That's all I was saying.
     
  17. danez71

    danez71 Member

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    In an article yesterday, the Toledo Zoo has:

    http://www.toledoblade.com/local/2016/06/01/Killing-of-gorilla-sparks-backlash.html


    From 10 years ago in another incident at a St Petersburg FL zoo

    http://www.sptimes.com/2006/08/24/Tampabay/Zookeeper_likely_to_f.shtml


    Seems that there's some commonality.
     
  18. jerkface11

    jerkface11 Member

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    I'm going to bet they either used the .30-06 or the 12ga. with a slug.
     
  19. Panzerschwein

    Panzerschwein member

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    Very interesting, I have wondered this myself. I do know that sometimes in the '60s or '70s (maybe even later) an NYPD cop had to kill a bear at a zoo and used his issue .38 revolver, a S&W M10 I believe.

    It worked, but not exactly the best bear cartridge.
     
  20. Sergei Mosin

    Sergei Mosin Member

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    Well, that answers the "what caliber for gorilla" question...
     
  21. GooseGestapo

    GooseGestapo Member

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    The original "Cap-tur" gun as developed by Dr. Jack Crockford Ph.D., who eventually became commissioner of the Georgia DNR was a 32ga shotgun (.50") firing a black powder blank charge especially adapted to the 1/2" metal syringe/dart.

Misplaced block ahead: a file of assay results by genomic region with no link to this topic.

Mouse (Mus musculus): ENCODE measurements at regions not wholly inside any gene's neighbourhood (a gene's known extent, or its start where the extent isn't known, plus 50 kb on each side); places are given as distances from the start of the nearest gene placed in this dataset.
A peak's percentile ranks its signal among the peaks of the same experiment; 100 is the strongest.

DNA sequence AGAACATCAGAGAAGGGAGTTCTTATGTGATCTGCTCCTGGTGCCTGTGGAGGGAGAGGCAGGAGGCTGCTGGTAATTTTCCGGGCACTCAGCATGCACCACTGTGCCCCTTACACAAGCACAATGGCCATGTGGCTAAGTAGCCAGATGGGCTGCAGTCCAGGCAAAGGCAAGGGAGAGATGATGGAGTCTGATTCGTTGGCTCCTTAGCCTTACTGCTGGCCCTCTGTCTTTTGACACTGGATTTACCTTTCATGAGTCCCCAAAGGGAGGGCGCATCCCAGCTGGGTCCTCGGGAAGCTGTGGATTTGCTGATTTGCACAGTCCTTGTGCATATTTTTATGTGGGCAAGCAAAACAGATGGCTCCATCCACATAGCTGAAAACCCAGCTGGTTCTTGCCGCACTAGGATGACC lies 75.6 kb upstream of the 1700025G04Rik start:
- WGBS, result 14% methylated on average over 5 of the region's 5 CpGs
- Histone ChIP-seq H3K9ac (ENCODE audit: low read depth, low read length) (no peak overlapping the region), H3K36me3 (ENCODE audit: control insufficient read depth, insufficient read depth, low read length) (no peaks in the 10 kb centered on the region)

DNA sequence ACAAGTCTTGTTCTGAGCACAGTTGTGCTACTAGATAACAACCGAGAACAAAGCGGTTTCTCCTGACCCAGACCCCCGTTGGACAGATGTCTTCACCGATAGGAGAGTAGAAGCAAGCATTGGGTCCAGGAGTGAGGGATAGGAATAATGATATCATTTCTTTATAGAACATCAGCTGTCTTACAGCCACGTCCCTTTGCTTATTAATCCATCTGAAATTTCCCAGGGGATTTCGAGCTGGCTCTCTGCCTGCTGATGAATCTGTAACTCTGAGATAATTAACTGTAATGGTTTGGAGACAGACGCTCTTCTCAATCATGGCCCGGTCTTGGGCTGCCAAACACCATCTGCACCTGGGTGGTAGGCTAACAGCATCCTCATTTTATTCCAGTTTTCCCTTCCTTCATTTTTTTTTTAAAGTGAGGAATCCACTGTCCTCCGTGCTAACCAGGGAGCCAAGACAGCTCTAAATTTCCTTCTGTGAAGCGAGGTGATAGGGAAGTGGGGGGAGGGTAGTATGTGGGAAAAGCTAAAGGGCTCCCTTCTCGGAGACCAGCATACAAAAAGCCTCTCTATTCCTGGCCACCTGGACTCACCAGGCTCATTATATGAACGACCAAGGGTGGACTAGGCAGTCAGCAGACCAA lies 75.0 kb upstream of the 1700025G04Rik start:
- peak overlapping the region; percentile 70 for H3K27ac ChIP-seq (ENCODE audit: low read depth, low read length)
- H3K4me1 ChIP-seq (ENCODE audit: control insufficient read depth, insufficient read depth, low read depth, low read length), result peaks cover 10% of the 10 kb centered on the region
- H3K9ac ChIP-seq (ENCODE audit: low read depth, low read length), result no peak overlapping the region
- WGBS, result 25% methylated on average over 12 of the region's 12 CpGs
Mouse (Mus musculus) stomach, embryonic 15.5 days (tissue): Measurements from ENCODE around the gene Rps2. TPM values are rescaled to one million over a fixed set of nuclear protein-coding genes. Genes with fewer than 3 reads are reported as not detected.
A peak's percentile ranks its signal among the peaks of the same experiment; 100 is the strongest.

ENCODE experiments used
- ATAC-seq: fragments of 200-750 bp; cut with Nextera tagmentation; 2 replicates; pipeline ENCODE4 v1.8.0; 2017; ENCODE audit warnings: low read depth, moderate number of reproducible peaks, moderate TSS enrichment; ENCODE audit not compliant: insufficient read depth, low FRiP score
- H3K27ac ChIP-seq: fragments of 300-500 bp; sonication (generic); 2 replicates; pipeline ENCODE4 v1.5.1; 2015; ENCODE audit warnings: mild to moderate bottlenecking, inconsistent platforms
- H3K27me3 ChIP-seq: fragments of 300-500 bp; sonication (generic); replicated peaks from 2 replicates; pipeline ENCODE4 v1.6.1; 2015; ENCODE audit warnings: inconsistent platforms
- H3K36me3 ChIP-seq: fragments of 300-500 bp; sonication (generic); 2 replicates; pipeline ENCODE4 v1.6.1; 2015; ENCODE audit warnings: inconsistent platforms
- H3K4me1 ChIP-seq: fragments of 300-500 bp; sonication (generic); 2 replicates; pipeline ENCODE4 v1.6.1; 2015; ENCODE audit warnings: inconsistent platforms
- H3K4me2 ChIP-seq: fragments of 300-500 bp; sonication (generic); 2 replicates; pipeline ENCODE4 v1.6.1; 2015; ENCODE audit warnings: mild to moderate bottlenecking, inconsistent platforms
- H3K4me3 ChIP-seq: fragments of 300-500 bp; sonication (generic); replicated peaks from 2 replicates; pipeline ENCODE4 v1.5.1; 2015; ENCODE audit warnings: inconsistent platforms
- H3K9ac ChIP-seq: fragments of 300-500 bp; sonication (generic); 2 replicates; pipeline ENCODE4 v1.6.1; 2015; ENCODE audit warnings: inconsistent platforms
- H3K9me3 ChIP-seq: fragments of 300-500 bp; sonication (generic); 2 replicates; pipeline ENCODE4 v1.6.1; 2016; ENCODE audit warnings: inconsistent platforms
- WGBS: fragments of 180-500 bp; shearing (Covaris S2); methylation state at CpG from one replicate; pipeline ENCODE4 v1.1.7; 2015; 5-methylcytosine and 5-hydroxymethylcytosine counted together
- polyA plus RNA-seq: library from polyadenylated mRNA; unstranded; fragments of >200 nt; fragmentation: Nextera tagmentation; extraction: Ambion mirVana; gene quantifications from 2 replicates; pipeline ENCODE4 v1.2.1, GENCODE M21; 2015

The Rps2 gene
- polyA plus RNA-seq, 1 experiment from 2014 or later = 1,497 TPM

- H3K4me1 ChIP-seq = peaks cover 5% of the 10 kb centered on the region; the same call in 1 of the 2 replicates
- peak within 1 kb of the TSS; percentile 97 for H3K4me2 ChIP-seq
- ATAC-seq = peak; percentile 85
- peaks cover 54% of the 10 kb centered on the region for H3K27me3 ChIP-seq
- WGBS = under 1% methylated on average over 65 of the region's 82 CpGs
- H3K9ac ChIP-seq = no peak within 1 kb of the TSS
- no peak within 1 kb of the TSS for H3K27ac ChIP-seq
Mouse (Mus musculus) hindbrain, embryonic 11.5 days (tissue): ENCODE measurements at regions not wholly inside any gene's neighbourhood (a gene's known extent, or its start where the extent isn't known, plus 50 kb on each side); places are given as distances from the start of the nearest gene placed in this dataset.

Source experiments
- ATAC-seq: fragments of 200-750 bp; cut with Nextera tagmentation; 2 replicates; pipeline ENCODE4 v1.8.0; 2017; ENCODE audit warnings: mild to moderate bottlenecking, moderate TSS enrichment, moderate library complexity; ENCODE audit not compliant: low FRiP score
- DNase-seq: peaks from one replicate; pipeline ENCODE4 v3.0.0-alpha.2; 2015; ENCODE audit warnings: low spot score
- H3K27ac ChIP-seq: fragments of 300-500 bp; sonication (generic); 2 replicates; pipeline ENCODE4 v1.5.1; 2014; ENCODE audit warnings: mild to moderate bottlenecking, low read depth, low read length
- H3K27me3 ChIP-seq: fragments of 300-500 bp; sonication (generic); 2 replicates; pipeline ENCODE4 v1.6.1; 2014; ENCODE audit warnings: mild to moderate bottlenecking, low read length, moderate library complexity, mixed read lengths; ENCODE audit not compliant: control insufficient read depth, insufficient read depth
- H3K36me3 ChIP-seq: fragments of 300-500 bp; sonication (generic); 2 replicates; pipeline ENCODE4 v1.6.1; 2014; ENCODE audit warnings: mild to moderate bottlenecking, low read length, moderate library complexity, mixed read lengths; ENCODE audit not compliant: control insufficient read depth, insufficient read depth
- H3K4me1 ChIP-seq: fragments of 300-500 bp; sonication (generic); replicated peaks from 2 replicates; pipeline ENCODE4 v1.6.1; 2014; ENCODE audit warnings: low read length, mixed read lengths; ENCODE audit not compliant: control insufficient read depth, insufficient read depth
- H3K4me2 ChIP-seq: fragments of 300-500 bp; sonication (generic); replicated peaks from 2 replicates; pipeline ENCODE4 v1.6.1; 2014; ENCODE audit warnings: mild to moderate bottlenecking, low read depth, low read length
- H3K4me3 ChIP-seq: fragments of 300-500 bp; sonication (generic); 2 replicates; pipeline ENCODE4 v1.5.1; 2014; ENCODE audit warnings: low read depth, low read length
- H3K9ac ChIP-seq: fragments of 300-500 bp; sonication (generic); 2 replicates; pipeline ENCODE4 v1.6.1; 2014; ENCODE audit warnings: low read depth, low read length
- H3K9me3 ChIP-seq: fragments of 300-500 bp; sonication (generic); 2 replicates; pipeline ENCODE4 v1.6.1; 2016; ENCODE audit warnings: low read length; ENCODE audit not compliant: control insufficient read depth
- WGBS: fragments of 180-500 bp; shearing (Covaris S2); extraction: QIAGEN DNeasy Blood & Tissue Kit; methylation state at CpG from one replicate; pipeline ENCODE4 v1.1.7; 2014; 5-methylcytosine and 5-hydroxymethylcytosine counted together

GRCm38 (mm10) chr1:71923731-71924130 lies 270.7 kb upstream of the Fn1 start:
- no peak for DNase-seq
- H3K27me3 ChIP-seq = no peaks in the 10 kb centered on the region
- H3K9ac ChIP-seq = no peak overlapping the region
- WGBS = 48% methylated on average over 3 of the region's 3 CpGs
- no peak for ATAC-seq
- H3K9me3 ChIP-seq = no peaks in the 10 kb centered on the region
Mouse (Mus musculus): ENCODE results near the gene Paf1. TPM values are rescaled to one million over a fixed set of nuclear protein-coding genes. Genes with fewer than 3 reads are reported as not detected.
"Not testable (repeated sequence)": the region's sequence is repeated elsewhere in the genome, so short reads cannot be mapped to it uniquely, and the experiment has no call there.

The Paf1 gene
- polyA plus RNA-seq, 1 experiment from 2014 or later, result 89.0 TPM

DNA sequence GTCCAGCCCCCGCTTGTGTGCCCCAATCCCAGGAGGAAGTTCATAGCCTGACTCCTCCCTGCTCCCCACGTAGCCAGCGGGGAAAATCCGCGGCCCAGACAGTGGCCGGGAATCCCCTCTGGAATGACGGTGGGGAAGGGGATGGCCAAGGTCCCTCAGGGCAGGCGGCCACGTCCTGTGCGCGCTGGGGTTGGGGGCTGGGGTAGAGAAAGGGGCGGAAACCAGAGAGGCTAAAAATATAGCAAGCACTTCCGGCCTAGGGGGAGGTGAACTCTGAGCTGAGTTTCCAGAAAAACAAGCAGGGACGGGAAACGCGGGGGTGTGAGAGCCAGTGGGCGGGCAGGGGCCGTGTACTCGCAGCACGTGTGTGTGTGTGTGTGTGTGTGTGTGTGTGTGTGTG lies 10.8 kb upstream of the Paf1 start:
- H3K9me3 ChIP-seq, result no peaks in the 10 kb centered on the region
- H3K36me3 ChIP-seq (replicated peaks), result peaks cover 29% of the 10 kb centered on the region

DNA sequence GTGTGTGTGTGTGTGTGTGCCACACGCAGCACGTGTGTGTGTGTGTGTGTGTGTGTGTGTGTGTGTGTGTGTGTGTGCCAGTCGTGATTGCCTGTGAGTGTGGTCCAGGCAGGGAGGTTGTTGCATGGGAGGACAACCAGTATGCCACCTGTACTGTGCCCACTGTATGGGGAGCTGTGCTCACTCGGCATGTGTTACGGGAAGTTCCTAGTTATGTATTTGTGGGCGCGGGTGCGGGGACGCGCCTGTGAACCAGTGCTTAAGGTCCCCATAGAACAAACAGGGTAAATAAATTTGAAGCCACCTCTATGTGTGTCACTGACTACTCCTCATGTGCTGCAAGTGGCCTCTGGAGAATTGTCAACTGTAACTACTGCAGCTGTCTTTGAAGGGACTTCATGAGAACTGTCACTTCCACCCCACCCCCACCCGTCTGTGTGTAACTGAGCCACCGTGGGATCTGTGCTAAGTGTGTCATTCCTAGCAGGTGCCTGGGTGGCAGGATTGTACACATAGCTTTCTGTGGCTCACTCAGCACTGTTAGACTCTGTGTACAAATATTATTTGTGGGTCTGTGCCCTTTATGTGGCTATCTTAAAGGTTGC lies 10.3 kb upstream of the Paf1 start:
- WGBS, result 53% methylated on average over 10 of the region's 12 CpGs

I once had the occasion to use one on a whitetail buck being held in a pen w/o a permit. For my purposes, the gun was over-powered, but due to good shot placement, worked.
    I'd guess the bp charge as 10-15gr of FFFg. Velocity maybe 300fps. The drug was measured by a biologist and I never saw label. Original drug used was nicotine.

    It took 5-7min for drug to sedate the 140lb deer to where two could physically pick up the animal and transfer for transport.

    IMO, the zoo used good judgement to protect the human. Evidently, the parents are going to be charged for failure to supervise/control the child.
    Local Marina has sign that says.... All pets, and some children must be leashed, while on these premises. Sounds like that should be Zoo policy!
     
  22. Robert

    Robert Administrator Staff Member

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    This really has nothing to do with the overall mission of THR.